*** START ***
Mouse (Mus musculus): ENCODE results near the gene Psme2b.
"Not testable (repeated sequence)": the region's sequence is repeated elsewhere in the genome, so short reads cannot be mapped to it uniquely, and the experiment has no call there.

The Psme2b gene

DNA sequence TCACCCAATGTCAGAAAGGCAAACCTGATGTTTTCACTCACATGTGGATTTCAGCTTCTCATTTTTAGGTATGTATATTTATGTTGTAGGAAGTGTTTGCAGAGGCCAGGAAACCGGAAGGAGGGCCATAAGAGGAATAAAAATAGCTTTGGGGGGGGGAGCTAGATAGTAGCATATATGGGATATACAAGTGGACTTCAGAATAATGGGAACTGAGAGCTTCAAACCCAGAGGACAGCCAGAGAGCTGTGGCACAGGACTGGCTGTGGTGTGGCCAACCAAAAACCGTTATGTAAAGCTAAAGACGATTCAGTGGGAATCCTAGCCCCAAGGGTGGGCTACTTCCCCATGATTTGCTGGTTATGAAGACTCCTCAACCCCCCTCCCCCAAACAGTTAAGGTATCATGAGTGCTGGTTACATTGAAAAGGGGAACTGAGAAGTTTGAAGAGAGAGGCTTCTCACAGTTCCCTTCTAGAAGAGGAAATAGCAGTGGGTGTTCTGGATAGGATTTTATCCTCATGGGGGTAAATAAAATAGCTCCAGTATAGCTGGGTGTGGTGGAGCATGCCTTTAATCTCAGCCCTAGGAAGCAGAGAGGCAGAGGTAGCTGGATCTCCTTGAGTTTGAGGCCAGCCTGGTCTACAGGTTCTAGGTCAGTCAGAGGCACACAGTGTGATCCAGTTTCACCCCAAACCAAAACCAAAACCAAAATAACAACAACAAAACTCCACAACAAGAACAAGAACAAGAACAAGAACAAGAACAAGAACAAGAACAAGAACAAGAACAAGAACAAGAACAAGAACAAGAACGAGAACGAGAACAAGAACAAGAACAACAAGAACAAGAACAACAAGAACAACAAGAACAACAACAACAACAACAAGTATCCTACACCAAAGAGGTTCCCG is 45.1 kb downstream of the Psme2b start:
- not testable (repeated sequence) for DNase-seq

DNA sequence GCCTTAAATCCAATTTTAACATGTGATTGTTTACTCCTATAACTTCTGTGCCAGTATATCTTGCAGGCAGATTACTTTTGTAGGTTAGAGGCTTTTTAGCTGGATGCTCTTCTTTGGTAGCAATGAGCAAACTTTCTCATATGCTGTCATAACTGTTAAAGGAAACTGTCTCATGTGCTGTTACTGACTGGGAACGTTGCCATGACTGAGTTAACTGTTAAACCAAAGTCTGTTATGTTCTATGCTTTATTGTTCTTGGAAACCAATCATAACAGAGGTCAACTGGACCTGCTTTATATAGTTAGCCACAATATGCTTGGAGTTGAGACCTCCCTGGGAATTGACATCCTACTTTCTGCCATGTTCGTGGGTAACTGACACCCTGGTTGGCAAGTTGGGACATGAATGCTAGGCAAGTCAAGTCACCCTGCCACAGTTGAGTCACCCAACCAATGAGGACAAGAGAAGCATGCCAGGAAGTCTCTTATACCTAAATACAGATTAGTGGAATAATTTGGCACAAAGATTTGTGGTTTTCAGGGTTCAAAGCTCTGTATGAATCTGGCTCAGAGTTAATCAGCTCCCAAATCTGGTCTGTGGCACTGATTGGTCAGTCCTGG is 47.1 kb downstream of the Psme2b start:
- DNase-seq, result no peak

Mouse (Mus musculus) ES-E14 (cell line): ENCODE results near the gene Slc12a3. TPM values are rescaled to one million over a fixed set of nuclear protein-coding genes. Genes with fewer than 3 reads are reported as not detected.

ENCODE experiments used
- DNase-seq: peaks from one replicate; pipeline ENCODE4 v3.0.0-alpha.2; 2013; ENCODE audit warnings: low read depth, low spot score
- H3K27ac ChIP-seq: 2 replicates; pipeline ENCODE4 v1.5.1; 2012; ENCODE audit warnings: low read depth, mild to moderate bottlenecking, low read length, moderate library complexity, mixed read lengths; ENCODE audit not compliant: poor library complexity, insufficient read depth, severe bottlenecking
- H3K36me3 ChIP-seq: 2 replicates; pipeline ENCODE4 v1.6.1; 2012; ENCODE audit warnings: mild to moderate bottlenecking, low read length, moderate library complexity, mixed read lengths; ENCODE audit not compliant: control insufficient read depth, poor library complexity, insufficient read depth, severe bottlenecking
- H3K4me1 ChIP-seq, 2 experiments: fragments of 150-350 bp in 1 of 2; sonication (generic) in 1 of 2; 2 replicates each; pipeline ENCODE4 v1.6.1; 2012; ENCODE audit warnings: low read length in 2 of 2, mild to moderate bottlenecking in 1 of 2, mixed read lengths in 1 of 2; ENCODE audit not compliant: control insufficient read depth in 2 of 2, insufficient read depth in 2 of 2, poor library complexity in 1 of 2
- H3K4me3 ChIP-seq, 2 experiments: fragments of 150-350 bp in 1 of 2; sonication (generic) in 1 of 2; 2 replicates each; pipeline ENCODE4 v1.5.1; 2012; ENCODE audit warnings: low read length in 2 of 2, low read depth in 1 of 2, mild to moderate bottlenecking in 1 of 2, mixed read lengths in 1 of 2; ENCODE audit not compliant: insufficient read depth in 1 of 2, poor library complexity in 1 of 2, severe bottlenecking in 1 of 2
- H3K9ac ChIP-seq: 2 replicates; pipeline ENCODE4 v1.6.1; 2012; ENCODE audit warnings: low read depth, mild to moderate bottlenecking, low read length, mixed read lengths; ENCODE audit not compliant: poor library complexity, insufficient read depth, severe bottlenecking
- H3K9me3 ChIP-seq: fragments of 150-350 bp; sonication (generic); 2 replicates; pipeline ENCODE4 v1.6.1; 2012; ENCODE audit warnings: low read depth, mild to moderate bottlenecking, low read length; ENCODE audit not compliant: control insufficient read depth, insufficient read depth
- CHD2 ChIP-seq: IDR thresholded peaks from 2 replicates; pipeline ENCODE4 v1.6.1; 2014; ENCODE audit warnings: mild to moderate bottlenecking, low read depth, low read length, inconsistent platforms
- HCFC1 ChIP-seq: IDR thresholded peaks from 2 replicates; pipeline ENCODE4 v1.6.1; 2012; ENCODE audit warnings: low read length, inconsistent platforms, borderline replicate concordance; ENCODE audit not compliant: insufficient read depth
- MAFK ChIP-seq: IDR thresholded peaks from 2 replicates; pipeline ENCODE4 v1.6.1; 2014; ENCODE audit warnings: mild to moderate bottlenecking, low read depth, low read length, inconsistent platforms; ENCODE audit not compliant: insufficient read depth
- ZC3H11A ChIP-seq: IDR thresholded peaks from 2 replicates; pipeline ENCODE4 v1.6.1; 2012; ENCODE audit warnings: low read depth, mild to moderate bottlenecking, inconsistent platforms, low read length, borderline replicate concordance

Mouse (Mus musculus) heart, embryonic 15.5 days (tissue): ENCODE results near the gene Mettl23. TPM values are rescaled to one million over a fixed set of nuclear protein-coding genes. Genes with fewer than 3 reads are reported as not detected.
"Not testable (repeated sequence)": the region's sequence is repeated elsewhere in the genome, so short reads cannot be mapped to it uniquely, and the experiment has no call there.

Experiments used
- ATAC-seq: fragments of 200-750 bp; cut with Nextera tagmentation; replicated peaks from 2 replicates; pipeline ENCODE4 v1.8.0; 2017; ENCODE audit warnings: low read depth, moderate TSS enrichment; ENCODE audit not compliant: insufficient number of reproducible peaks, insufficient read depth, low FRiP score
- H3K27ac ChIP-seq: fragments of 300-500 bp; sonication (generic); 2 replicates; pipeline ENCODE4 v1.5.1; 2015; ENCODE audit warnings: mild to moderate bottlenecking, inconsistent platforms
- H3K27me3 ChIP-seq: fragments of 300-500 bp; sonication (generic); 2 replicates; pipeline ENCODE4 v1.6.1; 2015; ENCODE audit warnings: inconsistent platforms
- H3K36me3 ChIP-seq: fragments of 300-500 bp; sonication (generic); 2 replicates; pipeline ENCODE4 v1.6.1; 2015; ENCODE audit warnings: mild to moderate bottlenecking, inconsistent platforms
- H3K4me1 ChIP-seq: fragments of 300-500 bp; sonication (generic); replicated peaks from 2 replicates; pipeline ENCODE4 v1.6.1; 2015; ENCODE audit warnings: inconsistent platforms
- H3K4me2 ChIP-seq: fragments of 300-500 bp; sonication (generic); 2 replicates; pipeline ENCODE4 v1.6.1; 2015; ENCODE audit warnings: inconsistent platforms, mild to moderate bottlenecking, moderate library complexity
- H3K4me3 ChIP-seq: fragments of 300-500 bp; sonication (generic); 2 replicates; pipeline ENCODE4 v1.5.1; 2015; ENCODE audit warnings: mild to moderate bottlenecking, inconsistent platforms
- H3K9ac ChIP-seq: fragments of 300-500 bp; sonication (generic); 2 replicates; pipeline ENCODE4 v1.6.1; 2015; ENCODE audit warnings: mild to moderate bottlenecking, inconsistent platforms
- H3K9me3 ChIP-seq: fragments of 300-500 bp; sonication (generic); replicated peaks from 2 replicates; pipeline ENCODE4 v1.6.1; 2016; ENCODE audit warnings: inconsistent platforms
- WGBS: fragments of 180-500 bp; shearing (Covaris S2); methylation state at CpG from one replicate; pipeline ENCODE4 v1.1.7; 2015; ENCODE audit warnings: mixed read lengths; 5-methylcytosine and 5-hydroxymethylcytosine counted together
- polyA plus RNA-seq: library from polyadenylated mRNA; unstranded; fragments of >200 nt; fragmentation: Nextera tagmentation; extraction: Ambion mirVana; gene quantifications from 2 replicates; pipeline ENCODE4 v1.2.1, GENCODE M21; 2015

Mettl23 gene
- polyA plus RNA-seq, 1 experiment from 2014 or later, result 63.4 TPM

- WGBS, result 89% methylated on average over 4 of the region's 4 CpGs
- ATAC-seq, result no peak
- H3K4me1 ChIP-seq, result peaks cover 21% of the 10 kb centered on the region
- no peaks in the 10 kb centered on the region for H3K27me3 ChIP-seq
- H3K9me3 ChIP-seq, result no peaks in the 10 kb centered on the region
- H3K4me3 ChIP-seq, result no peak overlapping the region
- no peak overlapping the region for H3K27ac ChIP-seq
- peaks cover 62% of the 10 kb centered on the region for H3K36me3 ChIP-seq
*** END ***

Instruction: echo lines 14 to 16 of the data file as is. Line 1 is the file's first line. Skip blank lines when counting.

- H3K4me3 ChIP-seq, 2 experiments: fragments of 150-350 bp in 1 of 2; sonication (generic) in 1 of 2; 2 replicates each; pipeline ENCODE4 v1.5.1; 2012; ENCODE audit warnings: low read length in 2 of 2, low read depth in 1 of 2, mild to moderate bottlenecking in 1 of 2, mixed read lengths in 1 of 2; ENCODE audit not compliant: insufficient read depth in 1 of 2, poor library complexity in 1 of 2, severe bottlenecking in 1 of 2
- H3K9ac ChIP-seq: 2 replicates; pipeline ENCODE4 v1.6.1; 2012; ENCODE audit warnings: low read depth, mild to moderate bottlenecking, low read length, mixed read lengths; ENCODE audit not compliant: poor library complexity, insufficient read depth, severe bottlenecking
- H3K9me3 ChIP-seq: fragments of 150-350 bp; sonication (generic); 2 replicates; pipeline ENCODE4 v1.6.1; 2012; ENCODE audit warnings: low read depth, mild to moderate bottlenecking, low read length; ENCODE audit not compliant: control insufficient read depth, insufficient read depth